Plugged In: Lance Tyson
Lance Tyson is founder and CEO of PRSPX, a sales training and performance management company with a focus on professional sports. Tyson trains, motivates and helps build successful sales staffs for a variety of sports clients, including some of the industry’s biggest brands in the Dallas Cowboys, New York Yankees and San Francisco 49ers. It’s a fast-changing industry given teams’ ever-increasing demand to sell high-priced, premium-seating products, sponsorships and tickets while using analytics in every area of their sales operation. Tyson founded his own sales training company in 2010 after doing sales training with the Philadelphia Eagles and later added the Cleveland Cavaliers as a client. He now runs PRSPX out of Columbus, Ohio, with a staff of about 15 employees.
Teams struggle with all the analytical data they have and they pile it on the sales person. It slows the sales person down.”
Photo: COURTESY OF LANCE TYSON
His sales training approach: Training is not an event, it’s a process. In pro sports, you’ve got a pocket of trainers with PowerPoint presentations. We focus on management first. We drill for oil from the top down. We also do a lot of assessments where we partner with an industry psychologist. We are trying to understand a team’s sales processes and their business issues.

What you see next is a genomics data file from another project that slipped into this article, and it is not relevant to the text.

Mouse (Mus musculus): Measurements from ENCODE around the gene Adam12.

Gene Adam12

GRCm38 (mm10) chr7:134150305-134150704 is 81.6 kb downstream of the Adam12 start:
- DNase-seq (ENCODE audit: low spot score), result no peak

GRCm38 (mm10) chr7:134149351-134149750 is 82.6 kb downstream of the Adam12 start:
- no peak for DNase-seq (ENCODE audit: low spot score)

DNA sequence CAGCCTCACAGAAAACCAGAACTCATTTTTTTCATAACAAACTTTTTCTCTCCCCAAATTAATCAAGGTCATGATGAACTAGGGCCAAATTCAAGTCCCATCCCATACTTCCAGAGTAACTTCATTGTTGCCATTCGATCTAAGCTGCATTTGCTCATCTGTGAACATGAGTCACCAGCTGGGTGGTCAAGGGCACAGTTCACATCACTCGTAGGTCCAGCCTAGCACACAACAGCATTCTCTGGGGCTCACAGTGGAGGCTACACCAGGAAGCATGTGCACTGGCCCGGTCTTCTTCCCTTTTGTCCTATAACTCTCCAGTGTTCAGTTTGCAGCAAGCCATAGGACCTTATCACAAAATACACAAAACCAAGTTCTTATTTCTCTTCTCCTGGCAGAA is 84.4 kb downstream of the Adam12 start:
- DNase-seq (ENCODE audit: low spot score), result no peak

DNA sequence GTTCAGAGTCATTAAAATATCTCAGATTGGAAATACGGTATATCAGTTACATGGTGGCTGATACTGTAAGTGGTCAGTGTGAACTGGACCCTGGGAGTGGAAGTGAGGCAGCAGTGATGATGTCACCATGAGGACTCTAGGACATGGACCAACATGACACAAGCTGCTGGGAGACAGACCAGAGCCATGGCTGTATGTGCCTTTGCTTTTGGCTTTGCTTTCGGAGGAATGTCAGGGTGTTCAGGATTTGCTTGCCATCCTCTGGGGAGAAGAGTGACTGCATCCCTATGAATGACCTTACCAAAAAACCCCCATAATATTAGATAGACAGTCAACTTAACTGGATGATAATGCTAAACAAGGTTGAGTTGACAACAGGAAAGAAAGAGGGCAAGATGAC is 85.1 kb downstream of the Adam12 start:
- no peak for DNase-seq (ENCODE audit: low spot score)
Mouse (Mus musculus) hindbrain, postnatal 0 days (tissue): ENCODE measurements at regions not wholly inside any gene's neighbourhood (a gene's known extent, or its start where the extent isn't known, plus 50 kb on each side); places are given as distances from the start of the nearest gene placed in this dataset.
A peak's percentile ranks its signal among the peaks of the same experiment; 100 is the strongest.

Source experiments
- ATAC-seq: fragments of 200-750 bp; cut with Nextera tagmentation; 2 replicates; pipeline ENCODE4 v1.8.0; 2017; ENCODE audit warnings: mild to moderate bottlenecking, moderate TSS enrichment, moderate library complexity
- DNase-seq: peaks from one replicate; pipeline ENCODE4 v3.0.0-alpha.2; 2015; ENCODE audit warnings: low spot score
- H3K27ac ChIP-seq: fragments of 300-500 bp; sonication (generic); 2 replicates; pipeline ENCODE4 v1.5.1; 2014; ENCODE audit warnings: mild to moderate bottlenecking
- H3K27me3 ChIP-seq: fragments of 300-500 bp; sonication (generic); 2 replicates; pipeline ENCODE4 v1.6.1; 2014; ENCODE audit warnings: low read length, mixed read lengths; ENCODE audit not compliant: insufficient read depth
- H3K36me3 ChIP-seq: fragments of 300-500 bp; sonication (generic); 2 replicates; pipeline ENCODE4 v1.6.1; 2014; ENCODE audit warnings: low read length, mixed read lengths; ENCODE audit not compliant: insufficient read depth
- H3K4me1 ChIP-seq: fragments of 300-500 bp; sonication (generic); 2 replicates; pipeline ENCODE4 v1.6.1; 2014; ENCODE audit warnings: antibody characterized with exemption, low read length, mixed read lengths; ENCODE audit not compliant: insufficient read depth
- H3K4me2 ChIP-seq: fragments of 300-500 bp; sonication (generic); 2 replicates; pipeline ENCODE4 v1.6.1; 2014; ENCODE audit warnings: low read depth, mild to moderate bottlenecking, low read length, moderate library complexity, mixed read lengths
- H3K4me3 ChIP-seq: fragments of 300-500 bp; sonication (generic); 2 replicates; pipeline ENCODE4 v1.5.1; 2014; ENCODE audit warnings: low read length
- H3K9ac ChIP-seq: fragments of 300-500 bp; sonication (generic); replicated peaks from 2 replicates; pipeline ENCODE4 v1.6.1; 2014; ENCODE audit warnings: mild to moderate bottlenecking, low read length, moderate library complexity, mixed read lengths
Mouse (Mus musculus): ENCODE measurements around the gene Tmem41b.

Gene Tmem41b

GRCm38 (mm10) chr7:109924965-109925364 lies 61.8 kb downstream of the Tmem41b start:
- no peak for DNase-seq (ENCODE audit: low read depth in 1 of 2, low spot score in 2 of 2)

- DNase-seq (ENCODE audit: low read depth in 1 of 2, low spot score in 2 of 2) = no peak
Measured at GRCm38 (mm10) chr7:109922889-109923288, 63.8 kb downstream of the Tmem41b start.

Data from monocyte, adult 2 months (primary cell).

The toughest sale in sports: It is the suite. Sponsorship people would tell you it’s a sponsor, but you can ready-make a sale to fit a sponsorship deal. There are so many ways you can form fit around it. But nobody really needs a suite. It’s an expensive proposition. You have to be a very profitable company to afford it. It’s a finite audience and a long sales cycle and there isn’t a lot of room for negotiation.
The increasing use of analytics in sales: It’s a weird blend of having all these analytics teams and marketing teams and trying to get all this knowledge of a customer and then blending it with sales. It’s hard for sales people to take all this information and integrate all of that into a sales process. Teams struggle with all the analytical data they have and they pile it on the sales person. It slows the sales person down. The biggest mistake is that the analytics folks and sales people trust the data too much. They make judgement calls before they actually talk to somebody.